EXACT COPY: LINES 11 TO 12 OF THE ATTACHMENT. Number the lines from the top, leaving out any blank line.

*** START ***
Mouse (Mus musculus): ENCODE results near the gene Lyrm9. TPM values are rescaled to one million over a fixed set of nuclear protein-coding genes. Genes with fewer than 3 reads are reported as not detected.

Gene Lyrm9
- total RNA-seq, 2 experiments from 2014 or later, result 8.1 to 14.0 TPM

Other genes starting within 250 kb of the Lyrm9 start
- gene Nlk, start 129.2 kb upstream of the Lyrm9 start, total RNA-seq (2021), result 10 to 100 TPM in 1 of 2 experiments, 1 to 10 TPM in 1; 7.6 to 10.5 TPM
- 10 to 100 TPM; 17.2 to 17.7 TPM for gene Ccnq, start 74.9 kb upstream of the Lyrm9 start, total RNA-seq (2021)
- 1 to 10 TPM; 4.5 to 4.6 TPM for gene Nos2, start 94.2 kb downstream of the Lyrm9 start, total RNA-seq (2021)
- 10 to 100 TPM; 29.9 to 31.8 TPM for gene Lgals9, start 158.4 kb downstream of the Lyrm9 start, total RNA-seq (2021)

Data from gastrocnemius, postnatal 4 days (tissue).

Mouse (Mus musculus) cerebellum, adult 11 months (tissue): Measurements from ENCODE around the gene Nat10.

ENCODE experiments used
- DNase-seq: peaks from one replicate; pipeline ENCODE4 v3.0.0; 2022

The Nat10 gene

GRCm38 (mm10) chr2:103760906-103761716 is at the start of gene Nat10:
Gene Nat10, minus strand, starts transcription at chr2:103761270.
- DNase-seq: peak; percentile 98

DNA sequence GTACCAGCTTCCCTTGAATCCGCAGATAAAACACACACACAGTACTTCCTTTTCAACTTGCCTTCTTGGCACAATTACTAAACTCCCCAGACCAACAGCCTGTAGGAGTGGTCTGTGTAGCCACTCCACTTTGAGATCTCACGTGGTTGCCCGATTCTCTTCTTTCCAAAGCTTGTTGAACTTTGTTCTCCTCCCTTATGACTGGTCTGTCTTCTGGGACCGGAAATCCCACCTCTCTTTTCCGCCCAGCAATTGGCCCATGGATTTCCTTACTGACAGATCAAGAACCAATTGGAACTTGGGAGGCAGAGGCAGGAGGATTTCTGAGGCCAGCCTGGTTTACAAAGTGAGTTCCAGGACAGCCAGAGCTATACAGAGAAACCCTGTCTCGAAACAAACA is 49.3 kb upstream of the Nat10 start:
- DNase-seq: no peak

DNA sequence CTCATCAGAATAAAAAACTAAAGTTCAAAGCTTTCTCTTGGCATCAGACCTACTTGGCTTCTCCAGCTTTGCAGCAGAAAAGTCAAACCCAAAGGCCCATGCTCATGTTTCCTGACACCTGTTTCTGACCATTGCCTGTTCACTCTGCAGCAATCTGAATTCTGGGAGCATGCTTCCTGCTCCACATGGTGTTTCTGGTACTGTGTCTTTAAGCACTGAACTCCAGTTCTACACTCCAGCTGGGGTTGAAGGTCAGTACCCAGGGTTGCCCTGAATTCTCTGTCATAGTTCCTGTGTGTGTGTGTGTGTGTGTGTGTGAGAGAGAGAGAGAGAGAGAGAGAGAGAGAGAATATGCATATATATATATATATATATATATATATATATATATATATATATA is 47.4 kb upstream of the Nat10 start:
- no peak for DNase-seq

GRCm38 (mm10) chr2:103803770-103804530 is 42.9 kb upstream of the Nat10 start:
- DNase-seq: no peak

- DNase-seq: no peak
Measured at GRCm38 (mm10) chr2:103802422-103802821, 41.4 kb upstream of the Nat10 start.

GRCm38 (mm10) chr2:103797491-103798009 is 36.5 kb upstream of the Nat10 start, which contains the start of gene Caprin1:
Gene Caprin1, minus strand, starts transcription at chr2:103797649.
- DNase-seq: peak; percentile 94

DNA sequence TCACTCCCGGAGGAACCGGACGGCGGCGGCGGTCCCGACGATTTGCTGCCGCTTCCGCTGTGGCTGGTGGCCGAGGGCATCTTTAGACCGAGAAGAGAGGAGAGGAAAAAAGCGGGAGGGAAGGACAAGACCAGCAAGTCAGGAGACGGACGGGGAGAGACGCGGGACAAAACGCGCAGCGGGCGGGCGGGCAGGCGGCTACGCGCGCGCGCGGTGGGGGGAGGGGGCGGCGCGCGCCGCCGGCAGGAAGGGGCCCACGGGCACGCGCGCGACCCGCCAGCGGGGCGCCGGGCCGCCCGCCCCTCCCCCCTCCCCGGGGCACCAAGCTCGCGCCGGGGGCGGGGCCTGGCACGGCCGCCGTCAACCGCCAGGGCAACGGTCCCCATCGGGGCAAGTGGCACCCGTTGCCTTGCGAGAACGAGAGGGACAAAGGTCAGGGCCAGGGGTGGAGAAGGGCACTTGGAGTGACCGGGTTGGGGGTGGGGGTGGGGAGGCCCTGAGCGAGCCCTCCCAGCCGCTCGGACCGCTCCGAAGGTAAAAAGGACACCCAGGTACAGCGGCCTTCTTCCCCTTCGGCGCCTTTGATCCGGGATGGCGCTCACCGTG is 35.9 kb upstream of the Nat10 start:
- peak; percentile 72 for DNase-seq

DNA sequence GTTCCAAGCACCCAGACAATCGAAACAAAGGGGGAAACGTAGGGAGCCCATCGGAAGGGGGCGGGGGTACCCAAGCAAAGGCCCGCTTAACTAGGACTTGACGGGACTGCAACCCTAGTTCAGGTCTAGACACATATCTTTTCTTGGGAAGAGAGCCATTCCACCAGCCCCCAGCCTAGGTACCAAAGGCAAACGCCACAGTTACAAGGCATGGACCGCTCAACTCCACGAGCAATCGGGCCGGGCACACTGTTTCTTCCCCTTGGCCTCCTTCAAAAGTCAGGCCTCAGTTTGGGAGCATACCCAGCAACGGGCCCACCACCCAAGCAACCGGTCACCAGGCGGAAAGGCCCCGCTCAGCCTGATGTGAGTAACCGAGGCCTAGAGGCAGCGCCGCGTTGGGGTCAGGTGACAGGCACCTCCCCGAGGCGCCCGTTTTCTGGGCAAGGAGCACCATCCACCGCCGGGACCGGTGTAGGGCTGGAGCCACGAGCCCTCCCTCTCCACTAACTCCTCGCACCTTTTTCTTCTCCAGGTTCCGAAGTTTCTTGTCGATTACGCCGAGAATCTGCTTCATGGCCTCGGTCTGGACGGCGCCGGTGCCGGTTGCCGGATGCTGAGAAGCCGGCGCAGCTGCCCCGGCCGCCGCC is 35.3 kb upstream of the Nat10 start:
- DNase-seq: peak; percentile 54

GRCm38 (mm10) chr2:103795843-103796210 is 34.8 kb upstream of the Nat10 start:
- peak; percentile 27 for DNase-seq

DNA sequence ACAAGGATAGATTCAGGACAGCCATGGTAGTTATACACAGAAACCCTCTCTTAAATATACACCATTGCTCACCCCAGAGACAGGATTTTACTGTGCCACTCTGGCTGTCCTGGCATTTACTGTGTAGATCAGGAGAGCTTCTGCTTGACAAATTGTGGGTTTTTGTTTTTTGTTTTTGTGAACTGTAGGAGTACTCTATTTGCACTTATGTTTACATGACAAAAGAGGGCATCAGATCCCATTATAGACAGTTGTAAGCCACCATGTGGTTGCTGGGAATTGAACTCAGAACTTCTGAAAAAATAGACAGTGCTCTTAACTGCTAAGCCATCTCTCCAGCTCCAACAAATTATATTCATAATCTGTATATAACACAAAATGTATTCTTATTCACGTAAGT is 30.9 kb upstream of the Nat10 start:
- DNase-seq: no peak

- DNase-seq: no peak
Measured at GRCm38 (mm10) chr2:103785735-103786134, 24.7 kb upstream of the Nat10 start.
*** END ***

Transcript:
ENCODE experiments used
- DNase-seq: peaks from one replicate; pipeline ENCODE4 v3.0.0; 2022